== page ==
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NDLA Letter to the Vice President’s Task Force to Curb Gun Violence

Dear Vice President Biden:

On behalf of the National Disability Leadership Alliance (NDLA) and allied organizations, we write to communicate certain recommendations and concerns from the cross-disability community for consideration in your task force’s efforts to curb gun violence. NDLA is a coalition of 14 leading national disability organizations led by people with disabilities themselves and supported by grassroots constituencies living with disabilities in all states and the District of Columbia.

In the aftermath of the horrific tragedy in Newtown, we appreciate the determination of President Obama and the work of your Task force effort to develop meaningful and practical proposals to reduce violence and address its causes. At the same time, as people with disabilities, we are have much at stake in this process and its ultimate outcome. In recognition of the importance of these issues for our community, we would like to request the opportunity for representatives from NDLA to meet with you and your staff prior to the Task Force completing its deliberations. We also would like to highlight some of our specific concerns in this letter.

Many in the disability community are concerned about the ways in which people with psychiatric and neurological disabilities are characterized in the aftermath of the Newtown tragedy and other acts of violence. Unfortunately, media reports in the aftermath of recent shootings have too often relied on incorrect assumptions that psychiatric or neurological disabilities can be valid predictors of violence. Today, significant parts of the public erroneously connect people with disabilities with violent behavior. This could not be more inaccurate. Research shows that after controlling for substance abuse, even the most serious psychiatric disabilities do not pose a heightened risk of violent behavior1,2.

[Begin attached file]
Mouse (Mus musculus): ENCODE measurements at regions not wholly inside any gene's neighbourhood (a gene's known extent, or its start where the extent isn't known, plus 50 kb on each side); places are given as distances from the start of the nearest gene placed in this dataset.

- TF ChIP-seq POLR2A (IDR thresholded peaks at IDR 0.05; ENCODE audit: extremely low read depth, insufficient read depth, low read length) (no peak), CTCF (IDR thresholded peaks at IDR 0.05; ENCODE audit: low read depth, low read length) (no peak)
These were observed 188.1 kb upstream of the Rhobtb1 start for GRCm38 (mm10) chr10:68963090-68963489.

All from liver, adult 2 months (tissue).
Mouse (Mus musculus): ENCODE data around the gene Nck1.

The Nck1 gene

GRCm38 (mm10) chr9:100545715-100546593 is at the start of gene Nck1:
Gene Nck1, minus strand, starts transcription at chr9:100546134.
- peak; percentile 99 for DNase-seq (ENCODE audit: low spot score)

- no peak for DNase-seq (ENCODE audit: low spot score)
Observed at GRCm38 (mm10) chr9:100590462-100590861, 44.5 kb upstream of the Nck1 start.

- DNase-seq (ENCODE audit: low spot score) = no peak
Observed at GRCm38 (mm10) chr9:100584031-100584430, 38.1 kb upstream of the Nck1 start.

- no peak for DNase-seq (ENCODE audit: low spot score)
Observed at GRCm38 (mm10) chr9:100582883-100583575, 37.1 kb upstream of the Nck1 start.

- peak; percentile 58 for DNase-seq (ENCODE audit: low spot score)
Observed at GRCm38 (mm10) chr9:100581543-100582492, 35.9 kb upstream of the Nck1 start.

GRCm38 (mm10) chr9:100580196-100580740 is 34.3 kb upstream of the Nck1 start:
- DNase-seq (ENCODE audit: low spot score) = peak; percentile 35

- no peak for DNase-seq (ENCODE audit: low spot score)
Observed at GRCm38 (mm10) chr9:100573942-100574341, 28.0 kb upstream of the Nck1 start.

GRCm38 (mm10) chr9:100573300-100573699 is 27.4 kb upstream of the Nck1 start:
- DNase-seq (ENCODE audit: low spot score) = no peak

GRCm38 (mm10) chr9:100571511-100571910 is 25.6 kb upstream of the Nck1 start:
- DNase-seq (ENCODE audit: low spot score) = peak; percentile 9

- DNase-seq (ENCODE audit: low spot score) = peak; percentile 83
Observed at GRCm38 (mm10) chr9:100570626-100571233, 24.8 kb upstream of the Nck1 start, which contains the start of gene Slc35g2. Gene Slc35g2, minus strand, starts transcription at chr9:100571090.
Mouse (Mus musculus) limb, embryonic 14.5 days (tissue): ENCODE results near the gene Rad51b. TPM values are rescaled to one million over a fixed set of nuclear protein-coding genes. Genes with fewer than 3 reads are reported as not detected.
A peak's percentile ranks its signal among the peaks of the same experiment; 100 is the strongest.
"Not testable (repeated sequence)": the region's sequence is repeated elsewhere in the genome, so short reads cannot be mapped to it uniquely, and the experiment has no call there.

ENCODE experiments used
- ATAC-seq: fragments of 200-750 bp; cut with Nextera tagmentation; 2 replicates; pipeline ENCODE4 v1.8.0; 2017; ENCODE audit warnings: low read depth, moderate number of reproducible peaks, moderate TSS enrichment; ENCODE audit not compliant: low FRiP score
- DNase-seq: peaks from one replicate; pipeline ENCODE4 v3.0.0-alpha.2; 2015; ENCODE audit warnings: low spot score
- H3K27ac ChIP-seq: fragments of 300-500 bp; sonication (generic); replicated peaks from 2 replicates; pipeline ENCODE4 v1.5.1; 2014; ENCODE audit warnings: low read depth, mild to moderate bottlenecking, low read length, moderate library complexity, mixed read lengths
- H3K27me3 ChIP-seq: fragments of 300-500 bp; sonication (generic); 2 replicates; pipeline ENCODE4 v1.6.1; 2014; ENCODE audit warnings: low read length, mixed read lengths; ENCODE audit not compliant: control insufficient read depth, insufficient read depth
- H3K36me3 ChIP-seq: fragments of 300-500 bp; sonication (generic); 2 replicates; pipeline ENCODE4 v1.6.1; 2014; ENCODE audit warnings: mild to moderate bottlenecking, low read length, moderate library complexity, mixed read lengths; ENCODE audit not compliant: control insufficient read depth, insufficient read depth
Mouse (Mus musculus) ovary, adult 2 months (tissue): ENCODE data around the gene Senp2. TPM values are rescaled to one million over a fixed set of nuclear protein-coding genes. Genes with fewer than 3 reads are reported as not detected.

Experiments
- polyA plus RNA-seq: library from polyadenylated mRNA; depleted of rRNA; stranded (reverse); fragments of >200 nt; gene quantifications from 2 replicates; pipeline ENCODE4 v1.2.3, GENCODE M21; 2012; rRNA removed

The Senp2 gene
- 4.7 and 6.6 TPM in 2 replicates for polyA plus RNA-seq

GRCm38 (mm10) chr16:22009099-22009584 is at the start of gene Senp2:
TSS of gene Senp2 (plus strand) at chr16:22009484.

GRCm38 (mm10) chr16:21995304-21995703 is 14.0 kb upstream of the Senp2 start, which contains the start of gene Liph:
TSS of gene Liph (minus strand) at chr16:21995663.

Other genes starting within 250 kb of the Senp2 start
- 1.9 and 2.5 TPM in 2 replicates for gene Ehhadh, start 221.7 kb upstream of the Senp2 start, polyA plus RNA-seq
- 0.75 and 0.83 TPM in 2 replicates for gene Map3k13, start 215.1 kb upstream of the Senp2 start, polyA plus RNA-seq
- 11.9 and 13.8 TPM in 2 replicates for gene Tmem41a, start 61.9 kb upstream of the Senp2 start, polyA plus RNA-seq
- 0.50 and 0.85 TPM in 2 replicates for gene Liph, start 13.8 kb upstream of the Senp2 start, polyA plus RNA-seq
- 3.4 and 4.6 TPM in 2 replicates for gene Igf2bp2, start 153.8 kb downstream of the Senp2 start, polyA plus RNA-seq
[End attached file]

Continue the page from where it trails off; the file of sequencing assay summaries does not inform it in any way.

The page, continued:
The belief that people who have psychiatric or neurological disabilities are prone to violence only perpetuates the stigma associated with these disabilities and hinders people from receiving proper mental health services. For example, one of the signature injuries of the wars in Iraq and Afghanistan is Post- Traumatic Stress Disorder (PTSD). The stigma associated with receiving mental health services leads some veterans who have PTSD to avoid the care they need to live fulfilling, productive lives. While efforts to decrease this stigma have produced some results, we must exercise extreme caution against addressing mental health issues in a manner that erodes gains and increases barriers to care.

Responses to gun violence that focus on Americans with disabilities are ineffective and threaten the civil and human rights of countless Americans. Twenty-three years after the Americans with Disabilities Act and fourteen years after the Supreme Court’s landmark Olmstead v. L.C. decision, it is vital that policymakers hear the voices and respect the rights of people with disabilities.

In this spirit, we urge your Task Force to consider the following comments: